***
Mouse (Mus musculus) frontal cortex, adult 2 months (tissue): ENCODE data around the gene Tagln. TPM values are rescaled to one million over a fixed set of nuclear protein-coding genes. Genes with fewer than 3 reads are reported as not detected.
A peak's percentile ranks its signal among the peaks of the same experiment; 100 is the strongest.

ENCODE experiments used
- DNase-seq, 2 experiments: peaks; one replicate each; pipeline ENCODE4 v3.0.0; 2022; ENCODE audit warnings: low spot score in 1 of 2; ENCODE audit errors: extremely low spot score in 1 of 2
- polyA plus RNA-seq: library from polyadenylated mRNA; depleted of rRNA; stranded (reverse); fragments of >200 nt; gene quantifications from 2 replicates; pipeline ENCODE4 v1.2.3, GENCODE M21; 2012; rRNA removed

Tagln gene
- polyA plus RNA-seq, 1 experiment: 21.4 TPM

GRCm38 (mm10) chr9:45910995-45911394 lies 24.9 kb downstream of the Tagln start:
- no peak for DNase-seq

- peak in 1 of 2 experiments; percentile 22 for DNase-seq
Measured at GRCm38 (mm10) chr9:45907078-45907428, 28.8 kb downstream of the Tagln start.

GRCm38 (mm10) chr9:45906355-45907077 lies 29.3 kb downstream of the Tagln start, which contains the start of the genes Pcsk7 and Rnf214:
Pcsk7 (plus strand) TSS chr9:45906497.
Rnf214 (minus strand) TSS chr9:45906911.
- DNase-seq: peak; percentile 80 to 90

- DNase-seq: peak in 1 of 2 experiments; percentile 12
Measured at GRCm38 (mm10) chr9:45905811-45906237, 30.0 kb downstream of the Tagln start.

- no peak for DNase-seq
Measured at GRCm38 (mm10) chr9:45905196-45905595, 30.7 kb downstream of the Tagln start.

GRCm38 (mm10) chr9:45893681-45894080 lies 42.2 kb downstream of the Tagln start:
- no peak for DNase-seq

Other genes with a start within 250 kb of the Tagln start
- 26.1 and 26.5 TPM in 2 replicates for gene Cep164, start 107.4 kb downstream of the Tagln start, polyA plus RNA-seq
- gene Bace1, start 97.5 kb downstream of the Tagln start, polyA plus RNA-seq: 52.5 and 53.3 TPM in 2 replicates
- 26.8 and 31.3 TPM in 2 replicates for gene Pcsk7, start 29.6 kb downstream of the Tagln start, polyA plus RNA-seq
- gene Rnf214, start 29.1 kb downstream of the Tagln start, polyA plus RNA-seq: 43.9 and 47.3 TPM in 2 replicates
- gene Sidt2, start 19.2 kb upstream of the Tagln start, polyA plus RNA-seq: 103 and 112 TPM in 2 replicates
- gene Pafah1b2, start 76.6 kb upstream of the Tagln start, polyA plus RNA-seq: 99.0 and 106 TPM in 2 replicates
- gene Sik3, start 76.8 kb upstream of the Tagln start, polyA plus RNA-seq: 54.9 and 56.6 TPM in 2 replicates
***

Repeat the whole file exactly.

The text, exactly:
Mouse (Mus musculus) frontal cortex, adult 2 months (tissue): ENCODE data around the gene Tagln. TPM values are rescaled to one million over a fixed set of nuclear protein-coding genes. Genes with fewer than 3 reads are reported as not detected.
A peak's percentile ranks its signal among the peaks of the same experiment; 100 is the strongest.

ENCODE experiments used
- DNase-seq, 2 experiments: peaks; one replicate each; pipeline ENCODE4 v3.0.0; 2022; ENCODE audit warnings: low spot score in 1 of 2; ENCODE audit errors: extremely low spot score in 1 of 2
- polyA plus RNA-seq: library from polyadenylated mRNA; depleted of rRNA; stranded (reverse); fragments of >200 nt; gene quantifications from 2 replicates; pipeline ENCODE4 v1.2.3, GENCODE M21; 2012; rRNA removed

Tagln gene
- polyA plus RNA-seq, 1 experiment: 21.4 TPM

GRCm38 (mm10) chr9:45910995-45911394 lies 24.9 kb downstream of the Tagln start:
- no peak for DNase-seq

- peak in 1 of 2 experiments; percentile 22 for DNase-seq
Measured at GRCm38 (mm10) chr9:45907078-45907428, 28.8 kb downstream of the Tagln start.

GRCm38 (mm10) chr9:45906355-45907077 lies 29.3 kb downstream of the Tagln start, which contains the start of the genes Pcsk7 and Rnf214:
Pcsk7 (plus strand) TSS chr9:45906497.
Rnf214 (minus strand) TSS chr9:45906911.
- DNase-seq: peak; percentile 80 to 90

- DNase-seq: peak in 1 of 2 experiments; percentile 12
Measured at GRCm38 (mm10) chr9:45905811-45906237, 30.0 kb downstream of the Tagln start.

- no peak for DNase-seq
Measured at GRCm38 (mm10) chr9:45905196-45905595, 30.7 kb downstream of the Tagln start.

GRCm38 (mm10) chr9:45893681-45894080 lies 42.2 kb downstream of the Tagln start:
- no peak for DNase-seq

Other genes with a start within 250 kb of the Tagln start
- 26.1 and 26.5 TPM in 2 replicates for gene Cep164, start 107.4 kb downstream of the Tagln start, polyA plus RNA-seq
- gene Bace1, start 97.5 kb downstream of the Tagln start, polyA plus RNA-seq: 52.5 and 53.3 TPM in 2 replicates
- 26.8 and 31.3 TPM in 2 replicates for gene Pcsk7, start 29.6 kb downstream of the Tagln start, polyA plus RNA-seq
- gene Rnf214, start 29.1 kb downstream of the Tagln start, polyA plus RNA-seq: 43.9 and 47.3 TPM in 2 replicates
- gene Sidt2, start 19.2 kb upstream of the Tagln start, polyA plus RNA-seq: 103 and 112 TPM in 2 replicates
- gene Pafah1b2, start 76.6 kb upstream of the Tagln start, polyA plus RNA-seq: 99.0 and 106 TPM in 2 replicates
- gene Sik3, start 76.8 kb upstream of the Tagln start, polyA plus RNA-seq: 54.9 and 56.6 TPM in 2 replicates